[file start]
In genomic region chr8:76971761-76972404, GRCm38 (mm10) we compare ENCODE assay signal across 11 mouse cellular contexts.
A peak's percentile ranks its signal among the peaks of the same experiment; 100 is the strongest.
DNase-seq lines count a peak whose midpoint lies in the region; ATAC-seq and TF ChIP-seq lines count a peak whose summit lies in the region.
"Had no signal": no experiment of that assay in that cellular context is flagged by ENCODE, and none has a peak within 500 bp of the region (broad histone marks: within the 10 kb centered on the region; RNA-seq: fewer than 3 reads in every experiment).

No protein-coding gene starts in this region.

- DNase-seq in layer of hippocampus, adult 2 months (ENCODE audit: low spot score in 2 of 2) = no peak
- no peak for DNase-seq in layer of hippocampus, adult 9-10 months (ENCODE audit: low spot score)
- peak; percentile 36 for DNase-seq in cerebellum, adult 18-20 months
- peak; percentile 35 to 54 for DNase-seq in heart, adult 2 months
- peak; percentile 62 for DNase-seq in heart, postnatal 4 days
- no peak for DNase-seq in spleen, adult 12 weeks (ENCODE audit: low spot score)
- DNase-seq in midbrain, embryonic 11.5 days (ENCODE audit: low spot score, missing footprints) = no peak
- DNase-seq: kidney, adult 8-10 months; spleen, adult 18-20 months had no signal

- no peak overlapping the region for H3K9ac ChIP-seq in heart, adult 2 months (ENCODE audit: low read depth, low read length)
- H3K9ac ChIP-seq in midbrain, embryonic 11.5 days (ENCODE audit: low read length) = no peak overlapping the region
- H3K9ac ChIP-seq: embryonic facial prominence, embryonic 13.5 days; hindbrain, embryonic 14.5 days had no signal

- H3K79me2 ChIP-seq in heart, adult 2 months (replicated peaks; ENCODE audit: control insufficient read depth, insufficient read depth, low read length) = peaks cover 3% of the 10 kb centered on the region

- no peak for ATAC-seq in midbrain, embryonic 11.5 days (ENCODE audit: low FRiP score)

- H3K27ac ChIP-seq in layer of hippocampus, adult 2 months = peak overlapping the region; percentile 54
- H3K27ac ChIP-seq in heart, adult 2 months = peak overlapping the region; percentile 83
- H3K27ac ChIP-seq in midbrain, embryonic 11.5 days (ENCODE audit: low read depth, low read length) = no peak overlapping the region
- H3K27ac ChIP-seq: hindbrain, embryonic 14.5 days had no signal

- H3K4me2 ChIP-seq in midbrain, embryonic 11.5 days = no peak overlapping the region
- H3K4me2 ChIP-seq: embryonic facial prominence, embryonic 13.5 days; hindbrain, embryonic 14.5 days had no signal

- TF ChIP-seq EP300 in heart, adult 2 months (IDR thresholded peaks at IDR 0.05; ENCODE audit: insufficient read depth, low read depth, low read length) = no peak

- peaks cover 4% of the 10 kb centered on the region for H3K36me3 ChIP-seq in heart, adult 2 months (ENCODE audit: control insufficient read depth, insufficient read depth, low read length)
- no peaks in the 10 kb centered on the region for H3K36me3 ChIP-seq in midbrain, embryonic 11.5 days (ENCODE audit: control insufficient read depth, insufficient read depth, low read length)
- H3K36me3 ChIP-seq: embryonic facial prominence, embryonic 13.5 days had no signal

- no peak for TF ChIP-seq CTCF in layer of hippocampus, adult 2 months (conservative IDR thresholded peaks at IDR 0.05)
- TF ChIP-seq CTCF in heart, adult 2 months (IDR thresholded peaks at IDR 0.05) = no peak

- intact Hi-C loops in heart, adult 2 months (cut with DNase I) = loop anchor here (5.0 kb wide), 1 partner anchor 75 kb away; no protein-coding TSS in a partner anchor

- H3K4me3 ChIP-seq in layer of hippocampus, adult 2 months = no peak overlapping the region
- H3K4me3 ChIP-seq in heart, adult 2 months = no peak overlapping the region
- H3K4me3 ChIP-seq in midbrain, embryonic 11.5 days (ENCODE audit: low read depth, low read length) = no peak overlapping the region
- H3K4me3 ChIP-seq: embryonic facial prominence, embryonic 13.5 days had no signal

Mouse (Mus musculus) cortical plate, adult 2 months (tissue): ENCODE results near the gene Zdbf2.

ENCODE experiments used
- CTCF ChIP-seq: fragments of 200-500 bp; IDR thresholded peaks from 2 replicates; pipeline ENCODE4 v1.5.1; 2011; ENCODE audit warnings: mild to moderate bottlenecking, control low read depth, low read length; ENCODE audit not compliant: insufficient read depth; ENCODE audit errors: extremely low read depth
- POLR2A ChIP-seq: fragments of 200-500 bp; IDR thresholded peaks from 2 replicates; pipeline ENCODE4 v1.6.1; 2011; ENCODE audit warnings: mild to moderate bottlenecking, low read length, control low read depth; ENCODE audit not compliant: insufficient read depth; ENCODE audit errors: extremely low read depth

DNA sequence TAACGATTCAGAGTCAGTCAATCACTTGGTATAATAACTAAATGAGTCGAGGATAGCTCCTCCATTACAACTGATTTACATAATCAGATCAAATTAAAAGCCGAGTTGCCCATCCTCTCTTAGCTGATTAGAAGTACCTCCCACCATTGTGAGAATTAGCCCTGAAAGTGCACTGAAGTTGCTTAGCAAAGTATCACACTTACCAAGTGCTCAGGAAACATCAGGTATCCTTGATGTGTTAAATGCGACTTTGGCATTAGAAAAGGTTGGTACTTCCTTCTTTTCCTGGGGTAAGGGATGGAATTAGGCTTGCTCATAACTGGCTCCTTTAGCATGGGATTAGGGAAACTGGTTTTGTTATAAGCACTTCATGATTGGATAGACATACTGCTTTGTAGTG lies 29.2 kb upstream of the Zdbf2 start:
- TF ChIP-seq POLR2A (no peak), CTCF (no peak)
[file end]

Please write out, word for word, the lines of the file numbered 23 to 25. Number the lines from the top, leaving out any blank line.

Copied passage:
- H3K4me2 ChIP-seq in midbrain, embryonic 11.5 days = no peak overlapping the region
- H3K4me2 ChIP-seq: embryonic facial prominence, embryonic 13.5 days; hindbrain, embryonic 14.5 days had no signal

- TF ChIP-seq EP300 in heart, adult 2 months (IDR thresholded peaks at IDR 0.05; ENCODE audit: insufficient read depth, low read depth, low read length) = no peak